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Bond Fund —
Optimism tempered by uncertainty in the first quarter
1st Quarter, 2017
"We believe the nearly eight year old global economic expansion could strengthen and broaden over the coming year. "
– Pacific Investment Management Company LLC

Much of the first quarter of 2017 was marked by surging optimism among U.S. businesses and consumers along with solid fundamentals that helped bolster risk appetites. However, the risk rally—spurred in part by expectations for growth enhancing policies such as fiscal stimulus, tax reform, and deregulation—moderated some as policy setbacks raised concerns about the administration’s ability to implement its pro-growth agenda.
During the first quarter, some post-election trends continued: volatility remained relatively low, equities rallied, and credit spreads tightened. Others, though, moderated or reversed: U.S. yields were generally range-bound and a weaker Dollar helped emerging market assets recover their losses from the previous quarter.
The Harbor Bond Fund returned 1.53% during the first quarter, outgaining its benchmark, the Bloomberg Barclays U.S. Aggregate Bond Index, which returned 0.82%. Contributors to relative return included out-of-benchmark allocations to Treasury Inflation-Protected Securities (TIPS) and high yield bonds. An underweight allocation to investment-grade bonds weighed on relative results.
PIMCO’s comments were made in an April, 2017 report. Highlights adapted from the report appear below. All comments relate to the quarter ended March 31, 2017, unless otherwise indicated. All references to the year-to-date are for the period January 1 through March 31, 2017.

Interview Highlights


Monetary Policy
Solid U.S. economic data, relatively easy financial conditions, and both business and consumer optimism gave the Federal Reserve (Fed) an opportunity to continue on its path toward policy normalization. The Fed’s March rate hike, though, was perceived as more dovish given the largely unchanged statement and "dot plot," which shows where each member of the Federal Open Market Committee thinks the federal funds rate should be at the end of each of the next few years and in the longer term. Inflation expectations were generally stable despite fluctuations in oil prices related to building inventories in the U.S. and concerns over OPEC’s adherence to its production cut agreement. The fundamental backdrop remained healthy and, relatively, unchanged. Supportive growth trends, including improving business activity indicators across developed and emerging regions, contributed to improved sentiment.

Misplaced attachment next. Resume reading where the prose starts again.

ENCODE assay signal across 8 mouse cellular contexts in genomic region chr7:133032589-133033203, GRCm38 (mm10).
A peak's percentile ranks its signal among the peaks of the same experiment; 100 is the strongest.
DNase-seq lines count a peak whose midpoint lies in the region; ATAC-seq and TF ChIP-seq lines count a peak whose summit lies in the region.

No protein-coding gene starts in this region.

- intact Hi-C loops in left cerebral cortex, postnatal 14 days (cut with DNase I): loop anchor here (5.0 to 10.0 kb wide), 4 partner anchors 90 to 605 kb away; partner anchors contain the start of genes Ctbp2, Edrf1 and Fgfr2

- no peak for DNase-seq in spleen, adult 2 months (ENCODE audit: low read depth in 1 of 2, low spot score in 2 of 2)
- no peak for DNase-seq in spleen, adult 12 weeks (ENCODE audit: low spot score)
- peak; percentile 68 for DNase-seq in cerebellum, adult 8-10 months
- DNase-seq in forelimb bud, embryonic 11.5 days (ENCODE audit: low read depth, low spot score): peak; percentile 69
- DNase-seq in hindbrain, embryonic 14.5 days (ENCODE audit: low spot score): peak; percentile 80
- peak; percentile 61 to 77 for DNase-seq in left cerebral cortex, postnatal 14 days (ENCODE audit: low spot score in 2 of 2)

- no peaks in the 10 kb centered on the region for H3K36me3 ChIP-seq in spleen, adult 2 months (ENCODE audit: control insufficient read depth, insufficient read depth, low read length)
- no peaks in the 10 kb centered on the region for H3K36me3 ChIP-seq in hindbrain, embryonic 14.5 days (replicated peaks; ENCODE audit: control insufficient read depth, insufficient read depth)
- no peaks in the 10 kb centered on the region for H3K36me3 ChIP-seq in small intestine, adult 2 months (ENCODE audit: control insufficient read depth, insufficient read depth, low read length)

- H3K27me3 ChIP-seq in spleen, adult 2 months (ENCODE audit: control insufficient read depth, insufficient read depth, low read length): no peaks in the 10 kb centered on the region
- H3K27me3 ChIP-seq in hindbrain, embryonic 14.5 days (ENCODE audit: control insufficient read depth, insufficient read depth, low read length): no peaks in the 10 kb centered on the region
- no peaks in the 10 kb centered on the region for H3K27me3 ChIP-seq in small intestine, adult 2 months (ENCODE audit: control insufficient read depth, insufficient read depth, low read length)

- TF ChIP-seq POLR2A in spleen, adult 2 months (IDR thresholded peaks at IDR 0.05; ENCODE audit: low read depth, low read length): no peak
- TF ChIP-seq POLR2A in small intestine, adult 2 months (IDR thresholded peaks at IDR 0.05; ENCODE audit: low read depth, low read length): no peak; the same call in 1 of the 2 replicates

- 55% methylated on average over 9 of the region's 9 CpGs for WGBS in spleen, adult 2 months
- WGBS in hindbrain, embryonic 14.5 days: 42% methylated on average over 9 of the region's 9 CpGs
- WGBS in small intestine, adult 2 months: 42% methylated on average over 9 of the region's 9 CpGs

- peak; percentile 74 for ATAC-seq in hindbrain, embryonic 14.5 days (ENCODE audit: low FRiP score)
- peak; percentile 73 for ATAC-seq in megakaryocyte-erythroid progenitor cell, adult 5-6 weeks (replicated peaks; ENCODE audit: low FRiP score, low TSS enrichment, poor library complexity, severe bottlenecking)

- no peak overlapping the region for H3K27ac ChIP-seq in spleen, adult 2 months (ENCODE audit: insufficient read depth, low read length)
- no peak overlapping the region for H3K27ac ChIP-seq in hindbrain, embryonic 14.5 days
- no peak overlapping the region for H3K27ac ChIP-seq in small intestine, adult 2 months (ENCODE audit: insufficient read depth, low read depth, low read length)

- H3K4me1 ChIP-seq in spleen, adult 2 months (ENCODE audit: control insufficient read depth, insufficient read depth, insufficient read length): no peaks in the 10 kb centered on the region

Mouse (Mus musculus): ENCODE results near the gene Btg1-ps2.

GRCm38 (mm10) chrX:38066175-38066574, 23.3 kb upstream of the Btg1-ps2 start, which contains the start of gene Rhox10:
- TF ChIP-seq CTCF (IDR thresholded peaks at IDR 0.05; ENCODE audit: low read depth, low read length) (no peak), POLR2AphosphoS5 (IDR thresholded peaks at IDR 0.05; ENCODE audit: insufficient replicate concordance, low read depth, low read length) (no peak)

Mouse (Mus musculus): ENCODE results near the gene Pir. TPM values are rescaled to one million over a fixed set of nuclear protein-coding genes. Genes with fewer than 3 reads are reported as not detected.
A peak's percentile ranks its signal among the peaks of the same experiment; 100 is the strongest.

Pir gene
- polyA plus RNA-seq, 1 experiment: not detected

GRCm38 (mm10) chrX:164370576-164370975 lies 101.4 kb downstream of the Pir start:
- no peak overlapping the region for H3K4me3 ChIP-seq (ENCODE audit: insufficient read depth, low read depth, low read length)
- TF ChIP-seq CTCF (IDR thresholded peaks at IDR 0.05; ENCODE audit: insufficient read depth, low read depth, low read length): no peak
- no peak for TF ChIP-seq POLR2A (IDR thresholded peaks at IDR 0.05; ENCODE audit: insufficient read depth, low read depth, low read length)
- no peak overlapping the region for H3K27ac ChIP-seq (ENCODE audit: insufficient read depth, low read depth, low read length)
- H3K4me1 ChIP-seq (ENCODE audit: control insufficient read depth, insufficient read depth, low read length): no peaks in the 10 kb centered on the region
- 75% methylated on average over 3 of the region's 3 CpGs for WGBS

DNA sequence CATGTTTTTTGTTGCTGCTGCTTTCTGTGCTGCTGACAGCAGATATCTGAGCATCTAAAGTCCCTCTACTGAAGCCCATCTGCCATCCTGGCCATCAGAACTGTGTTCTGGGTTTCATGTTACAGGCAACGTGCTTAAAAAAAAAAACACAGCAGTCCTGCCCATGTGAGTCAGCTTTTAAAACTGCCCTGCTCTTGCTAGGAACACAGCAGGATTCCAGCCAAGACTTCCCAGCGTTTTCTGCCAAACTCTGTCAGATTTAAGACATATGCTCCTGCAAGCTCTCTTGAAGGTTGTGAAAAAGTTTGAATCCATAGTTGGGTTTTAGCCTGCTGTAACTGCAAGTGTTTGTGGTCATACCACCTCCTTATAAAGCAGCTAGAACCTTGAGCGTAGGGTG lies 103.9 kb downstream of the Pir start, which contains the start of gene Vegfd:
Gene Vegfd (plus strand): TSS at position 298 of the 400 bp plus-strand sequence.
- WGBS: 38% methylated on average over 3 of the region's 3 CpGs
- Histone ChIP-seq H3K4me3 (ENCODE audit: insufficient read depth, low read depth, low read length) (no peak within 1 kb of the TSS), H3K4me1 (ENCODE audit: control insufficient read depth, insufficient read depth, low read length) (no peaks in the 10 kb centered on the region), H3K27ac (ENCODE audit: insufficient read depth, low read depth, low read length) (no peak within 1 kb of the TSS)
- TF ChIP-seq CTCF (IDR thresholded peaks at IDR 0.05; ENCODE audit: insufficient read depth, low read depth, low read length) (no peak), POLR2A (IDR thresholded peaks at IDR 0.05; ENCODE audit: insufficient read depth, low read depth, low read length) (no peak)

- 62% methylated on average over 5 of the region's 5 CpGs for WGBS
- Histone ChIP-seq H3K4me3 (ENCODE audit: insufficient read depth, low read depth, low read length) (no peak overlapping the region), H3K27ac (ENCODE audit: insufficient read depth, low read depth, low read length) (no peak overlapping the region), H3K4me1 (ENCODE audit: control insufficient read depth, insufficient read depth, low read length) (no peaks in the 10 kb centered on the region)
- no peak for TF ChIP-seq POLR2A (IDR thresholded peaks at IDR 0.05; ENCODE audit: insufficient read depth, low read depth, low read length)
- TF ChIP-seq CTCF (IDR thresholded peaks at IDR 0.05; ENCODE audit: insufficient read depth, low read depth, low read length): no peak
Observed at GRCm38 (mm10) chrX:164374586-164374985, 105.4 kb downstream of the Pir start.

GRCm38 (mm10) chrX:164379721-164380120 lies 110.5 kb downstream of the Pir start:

We Anticipate Further Economic Expansion
We believe the nearly eight year old global economic expansion could strengthen and broaden over the coming year, driving global gross domestic product (GDP) growth to 2.75%–3.25% from 2.6% in 2016 and boosting consumer price index (CPI) inflation to 2.25%–2.75%. Our outlook reflects several factors that we consider encouraging, including an expectation of generally supportive fiscal policies in most developed market economies and easier financial conditions since the start of the year. In the U.S., we believe GDP growth could reach 2.0%–2.5% in 2017, should business investment recover and consumer spending improve. Our forecast anticipates that core inflation could hover sideways this year at 2.0%–2.5%, but we believe it likely that the Fed could feel encouraged by above-trend growth to raise interest rates two more times during 2017, on top of the March rate hike.
International Outlook
For the eurozone, we now believe that growth could rise to a range of 1.5%–2.0% in 2017, revised higher from our forecast in December to reflect the stronger momentum into this year. While political uncertainty remains elevated ahead of crucial elections in France, Germany, and potentially Italy, both fiscal policy and monetary policy are expansionary, and the recovery in global trade growth supports exports and investment. In the U.K., we believe growth could stay in the range of 1.75%–2.25% (above market consensus) despite Brexit, reflecting robust momentum, higher government spending, and a positive contribution from net trade on the back of the 15% drop in the Pound in 2016. We believe that Japan’s fiscal stimulus and a weaker Yen could propel GDP growth there to 0.75%–1.25% in 2017, with inflation likely remaining significantly below the 2% target. In our view, China’s public sector credit bubble and private sector capital outflows will likely remain under control, and we believe growth could slow to a 6%–6.5% band in 2017 as policymakers prioritize financial stability over economic stimulus. In emerging markets, we believe moderate growth could return to Brazil and Russia.

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